- Over the past five years, Kenyans have spent 39.5 billion shillings on imports, according to the 2021 Economic Survey.
- The increase in imports is due to easier access to foreign markets through e-commerce, a growing segment of the middle-income population that favors quality products.
- Although Africa represents only 2.2% of production and 2.8% of world trade, the international trade in furniture exceeds 140 billion dollars.
The furniture industry is changing day by day. Furniture companies that realize today’s consumers are savvier and more educated than ever are booming.
Furniture companies that choose quality brands that won’t cause financial loss or pose a health risk to the consumer are bound to succeed in a fierce industry where competition is king.
Take for example this complaint from a furniture user who was disappointed to realize that what she had purchased from a so-called established company was substandard: “We bought a sofa. The sofa legs were made of third grade plastic. It cracked after six months. We barely sat on the couch. When we called the furniture company they told us to have it fixed by the local carpenter. How will the local carpenter get parts to repair his sofas? complained the stunned customer.
This is why the Kenya Bureau of Standards (Kebs) is keen to get rid of substandard furniture from the market.
Over the past five years, Kenyans have spent 39.5 billion shillings on imports, according to the 2021 Economic Survey.
The increase in imports is due to easier access to foreign markets through e-commerce, a growing segment of the middle-income population that favors quality products.
The evolution that real estate is experiencing due to urbanization supported by the growing number of the middle class and an influx of foreign investors in real estate with innovative interior designers has acted as a catalyst for the rise imported furniture.
Although Africa represents only 2.2% of production and 2.8% of world trade, the international trade in furniture exceeds 140 billion dollars.
The preference for imported furniture over locally made furniture by Kenyans is due to better workmanship, diversity of designs and cost of purchase.
Locally produced furniture is mostly made of wood. The other materials used are composites, which reduces the cost of production.
At the height of the Covid-19 pandemic, there was a sudden surge in demand for hospital beds. The informal sectors have positioned themselves to alleviate the shortage.
At the same time, when the Ministry of Education identified intervention measures to relieve congestion in schools, it launched a project to purchase and distribute desks, creating an unprecedented demand for furniture.
To ensure standardization and maintenance of quality, the Kenya Bureau of Standards has developed many standards for furniture.
The Kebs advised importers to obtain test reports from manufacturing companies to weed out imports of poor quality furniture.
Through regular review of substandard imports at risk, the Kebs upgraded furniture as one of the high risk products for non-compliance with compliance standards.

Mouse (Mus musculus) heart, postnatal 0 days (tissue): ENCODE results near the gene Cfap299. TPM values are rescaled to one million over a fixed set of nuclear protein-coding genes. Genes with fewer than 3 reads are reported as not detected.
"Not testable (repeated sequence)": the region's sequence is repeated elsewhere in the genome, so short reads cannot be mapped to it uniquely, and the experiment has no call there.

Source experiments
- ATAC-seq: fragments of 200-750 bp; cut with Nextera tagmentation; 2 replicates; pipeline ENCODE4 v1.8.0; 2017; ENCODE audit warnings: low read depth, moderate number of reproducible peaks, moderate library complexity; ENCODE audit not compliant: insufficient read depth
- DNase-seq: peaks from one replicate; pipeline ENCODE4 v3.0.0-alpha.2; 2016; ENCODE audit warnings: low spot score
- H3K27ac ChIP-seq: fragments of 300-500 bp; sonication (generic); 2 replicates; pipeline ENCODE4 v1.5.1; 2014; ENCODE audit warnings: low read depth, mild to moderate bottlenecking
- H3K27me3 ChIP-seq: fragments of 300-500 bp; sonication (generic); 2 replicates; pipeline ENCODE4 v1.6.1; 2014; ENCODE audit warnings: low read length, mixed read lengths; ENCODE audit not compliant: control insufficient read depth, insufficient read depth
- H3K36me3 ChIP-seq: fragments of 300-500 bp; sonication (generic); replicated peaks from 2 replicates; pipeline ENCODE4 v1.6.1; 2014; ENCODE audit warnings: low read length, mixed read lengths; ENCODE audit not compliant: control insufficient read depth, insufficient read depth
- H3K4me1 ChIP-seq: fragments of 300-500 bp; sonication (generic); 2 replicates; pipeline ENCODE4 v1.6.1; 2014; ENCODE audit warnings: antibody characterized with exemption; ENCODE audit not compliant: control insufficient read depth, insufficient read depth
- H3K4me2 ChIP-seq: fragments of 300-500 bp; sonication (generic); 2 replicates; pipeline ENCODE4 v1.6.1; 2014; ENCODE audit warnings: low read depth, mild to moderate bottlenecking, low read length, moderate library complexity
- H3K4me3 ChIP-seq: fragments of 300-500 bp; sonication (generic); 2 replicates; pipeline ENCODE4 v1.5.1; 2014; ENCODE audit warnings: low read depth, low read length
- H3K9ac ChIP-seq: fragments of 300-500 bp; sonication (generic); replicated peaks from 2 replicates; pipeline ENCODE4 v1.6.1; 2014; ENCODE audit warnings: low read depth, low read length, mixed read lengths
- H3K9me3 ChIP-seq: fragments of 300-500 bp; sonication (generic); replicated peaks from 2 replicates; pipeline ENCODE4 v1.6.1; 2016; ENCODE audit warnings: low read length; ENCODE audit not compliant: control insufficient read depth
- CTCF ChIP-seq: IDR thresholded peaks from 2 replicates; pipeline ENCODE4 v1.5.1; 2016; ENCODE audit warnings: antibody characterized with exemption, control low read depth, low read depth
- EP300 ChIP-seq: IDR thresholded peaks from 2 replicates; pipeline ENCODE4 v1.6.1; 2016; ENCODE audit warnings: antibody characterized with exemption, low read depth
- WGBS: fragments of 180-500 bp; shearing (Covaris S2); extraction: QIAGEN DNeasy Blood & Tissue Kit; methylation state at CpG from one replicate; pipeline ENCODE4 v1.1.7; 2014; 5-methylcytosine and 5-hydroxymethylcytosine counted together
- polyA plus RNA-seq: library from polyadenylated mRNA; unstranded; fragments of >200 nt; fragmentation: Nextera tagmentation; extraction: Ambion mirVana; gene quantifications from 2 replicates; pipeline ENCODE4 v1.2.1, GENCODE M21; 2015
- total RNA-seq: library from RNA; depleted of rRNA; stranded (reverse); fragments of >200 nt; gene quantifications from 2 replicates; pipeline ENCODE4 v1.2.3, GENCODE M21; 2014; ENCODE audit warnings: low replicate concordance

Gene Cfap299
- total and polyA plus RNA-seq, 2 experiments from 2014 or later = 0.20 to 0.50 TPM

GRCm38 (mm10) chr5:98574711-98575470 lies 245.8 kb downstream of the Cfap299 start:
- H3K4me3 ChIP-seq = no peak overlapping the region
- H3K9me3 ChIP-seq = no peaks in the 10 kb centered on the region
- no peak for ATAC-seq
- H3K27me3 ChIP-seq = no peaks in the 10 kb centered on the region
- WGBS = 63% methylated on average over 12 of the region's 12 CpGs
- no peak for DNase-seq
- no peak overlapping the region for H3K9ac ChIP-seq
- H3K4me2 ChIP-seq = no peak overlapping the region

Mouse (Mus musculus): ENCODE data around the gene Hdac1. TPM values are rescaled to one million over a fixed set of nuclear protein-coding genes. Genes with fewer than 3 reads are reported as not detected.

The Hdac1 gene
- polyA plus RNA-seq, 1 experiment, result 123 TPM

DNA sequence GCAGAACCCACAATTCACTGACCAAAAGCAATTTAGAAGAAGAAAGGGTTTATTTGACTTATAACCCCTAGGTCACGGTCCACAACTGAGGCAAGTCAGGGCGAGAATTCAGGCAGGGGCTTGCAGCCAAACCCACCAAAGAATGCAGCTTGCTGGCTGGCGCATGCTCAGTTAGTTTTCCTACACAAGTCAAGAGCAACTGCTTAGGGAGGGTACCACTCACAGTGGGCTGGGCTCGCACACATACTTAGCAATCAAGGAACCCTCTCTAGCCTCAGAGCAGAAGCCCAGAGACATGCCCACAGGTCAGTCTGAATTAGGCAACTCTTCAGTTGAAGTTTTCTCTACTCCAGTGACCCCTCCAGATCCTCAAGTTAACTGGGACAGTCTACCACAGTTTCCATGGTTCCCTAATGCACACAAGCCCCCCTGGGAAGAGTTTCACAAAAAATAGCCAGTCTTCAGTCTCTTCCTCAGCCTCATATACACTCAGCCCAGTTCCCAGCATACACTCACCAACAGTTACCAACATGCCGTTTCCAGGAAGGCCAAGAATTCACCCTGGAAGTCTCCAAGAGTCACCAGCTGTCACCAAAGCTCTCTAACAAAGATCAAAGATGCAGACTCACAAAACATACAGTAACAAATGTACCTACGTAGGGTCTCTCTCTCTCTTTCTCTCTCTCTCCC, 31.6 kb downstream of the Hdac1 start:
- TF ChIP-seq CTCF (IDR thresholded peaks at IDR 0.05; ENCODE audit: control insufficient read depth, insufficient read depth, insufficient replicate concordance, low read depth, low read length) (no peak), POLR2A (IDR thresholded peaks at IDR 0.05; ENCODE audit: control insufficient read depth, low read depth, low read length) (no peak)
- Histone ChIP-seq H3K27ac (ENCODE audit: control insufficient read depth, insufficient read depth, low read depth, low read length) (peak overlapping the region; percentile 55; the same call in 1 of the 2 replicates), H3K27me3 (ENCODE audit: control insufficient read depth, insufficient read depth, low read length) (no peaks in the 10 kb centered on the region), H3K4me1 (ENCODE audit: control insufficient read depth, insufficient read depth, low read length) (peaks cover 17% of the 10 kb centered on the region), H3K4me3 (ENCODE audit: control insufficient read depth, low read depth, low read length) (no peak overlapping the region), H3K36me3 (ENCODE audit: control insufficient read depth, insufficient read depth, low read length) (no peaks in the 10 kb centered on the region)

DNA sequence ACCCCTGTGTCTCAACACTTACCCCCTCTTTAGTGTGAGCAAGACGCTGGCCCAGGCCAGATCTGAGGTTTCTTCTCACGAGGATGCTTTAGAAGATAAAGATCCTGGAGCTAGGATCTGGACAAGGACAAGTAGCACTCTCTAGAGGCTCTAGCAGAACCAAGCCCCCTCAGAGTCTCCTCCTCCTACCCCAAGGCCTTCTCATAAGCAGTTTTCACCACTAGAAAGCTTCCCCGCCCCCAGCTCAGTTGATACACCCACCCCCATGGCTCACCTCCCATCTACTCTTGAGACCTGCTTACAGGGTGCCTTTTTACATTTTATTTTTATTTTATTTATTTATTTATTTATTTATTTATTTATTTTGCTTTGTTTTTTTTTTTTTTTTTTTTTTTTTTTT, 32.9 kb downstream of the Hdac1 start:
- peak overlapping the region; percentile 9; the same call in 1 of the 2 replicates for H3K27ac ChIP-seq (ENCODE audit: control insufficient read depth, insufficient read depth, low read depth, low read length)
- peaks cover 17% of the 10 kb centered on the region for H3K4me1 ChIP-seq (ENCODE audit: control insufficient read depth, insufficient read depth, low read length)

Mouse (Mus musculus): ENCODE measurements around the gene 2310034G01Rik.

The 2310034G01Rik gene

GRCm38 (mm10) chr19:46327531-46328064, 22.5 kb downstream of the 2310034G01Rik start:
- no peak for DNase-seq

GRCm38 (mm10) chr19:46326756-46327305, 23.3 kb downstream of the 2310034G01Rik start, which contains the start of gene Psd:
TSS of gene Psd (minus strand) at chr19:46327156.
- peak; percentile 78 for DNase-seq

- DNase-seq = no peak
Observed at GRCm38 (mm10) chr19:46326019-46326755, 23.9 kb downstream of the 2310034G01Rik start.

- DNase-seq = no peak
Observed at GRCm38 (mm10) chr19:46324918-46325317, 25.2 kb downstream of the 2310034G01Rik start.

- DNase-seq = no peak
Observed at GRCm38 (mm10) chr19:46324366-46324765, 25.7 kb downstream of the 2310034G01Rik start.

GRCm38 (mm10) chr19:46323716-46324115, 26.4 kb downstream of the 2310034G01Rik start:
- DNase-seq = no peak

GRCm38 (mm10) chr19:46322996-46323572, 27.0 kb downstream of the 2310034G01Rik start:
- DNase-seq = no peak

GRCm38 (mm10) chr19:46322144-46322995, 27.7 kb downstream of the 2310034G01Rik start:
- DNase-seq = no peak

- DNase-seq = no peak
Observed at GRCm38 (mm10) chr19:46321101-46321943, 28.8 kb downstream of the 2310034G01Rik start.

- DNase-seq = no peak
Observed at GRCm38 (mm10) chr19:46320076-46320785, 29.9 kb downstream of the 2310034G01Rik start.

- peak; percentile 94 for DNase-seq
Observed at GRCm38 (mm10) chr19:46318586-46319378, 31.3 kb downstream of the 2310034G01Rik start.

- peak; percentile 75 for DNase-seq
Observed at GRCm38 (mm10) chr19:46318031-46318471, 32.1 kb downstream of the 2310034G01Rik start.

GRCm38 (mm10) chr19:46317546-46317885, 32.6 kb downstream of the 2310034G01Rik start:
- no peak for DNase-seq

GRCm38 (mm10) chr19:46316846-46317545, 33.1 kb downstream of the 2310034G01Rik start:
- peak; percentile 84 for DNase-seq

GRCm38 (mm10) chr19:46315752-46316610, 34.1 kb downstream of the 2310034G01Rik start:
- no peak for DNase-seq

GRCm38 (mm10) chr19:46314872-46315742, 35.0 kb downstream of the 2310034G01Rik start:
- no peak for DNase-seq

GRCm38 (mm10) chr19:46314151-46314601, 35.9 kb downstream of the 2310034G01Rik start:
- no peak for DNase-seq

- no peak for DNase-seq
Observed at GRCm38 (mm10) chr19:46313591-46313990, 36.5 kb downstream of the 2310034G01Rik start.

Kenya’s Industrial Transformation Program has identified furniture as a low hanging fruit that could create a vibrant industry to boost the big four agenda in manufacturing.
To guard against unfair trade practices, the Kebs will step up monitoring to ensure that only quality furniture is imported.
The Kenya Bureau of Standards (KEBS) moved quickly to ensure that a young man’s innovative bed was certified.
During the certification process, KEBS officers provided advice on areas for improvement, including improving the stability of the bed, making strong guardrails to prevent patients from falling, and changing the material base from wood to steel.
According to the applicable standard, the hospital bed should not be constructed of wood as it is an easier receptor of germs and pathogens and therefore steel is recommended. The bed certification confirms the role of SMEs in the furniture industry.
The standards specify general dimensions, strength, stability and durability. In particular, KEBS has developed hospital bed standards which include; KS 2462-1: 2015 for ordinary bed, KS 2462-2 for pediatric beds (baby) and KS 2462-3: 2017, Obstetric bed.
To guarantee the quality of the beds, a standard test method has been developed; KS ISO19833:2018, Methods of test for furniture beds for the determination of stability, strength and durability.
Other standards for furniture include; KS ISO 24496:2017 Office furniture – Methods of determining dimensions used by designers to develop measurements for ergonomic purposes; KS ISO 821:2005 One-piece plastic chairs – Specification of a standard for plastic chairs and; KS 2817:2018 Furniture-Wooden office table-Specification.
In addition to these standards, KEBS has also embraced the use of new materials used in furniture manufacturing by including bamboo as a construction material through the development of KS 2930:2021 Bamboo Furniture – General Technical Requirements.
The new standard offers alternative materials for making furniture for both local manufacturers and imports.
While consumers retain their right to purchase imported furniture due to its modern design features, they also suffer huge losses as some of such furniture is not durable and is weaker in strength compared to furniture. locally made.
In 2013, the government made a statement prohibiting the purchase of imported furniture for government offices. The absence of an appropriate framework for standardization and certification of the application of quality by SMEs has largely contributed to the failure of the implementation of the policy.
In order to improve the quality of furniture, MSEs should be equipped with common user machines such as CNC routers, CNC plasma cutting machines and other furniture machines for improved production of quality furniture comparable to imports but superior in strength and durability.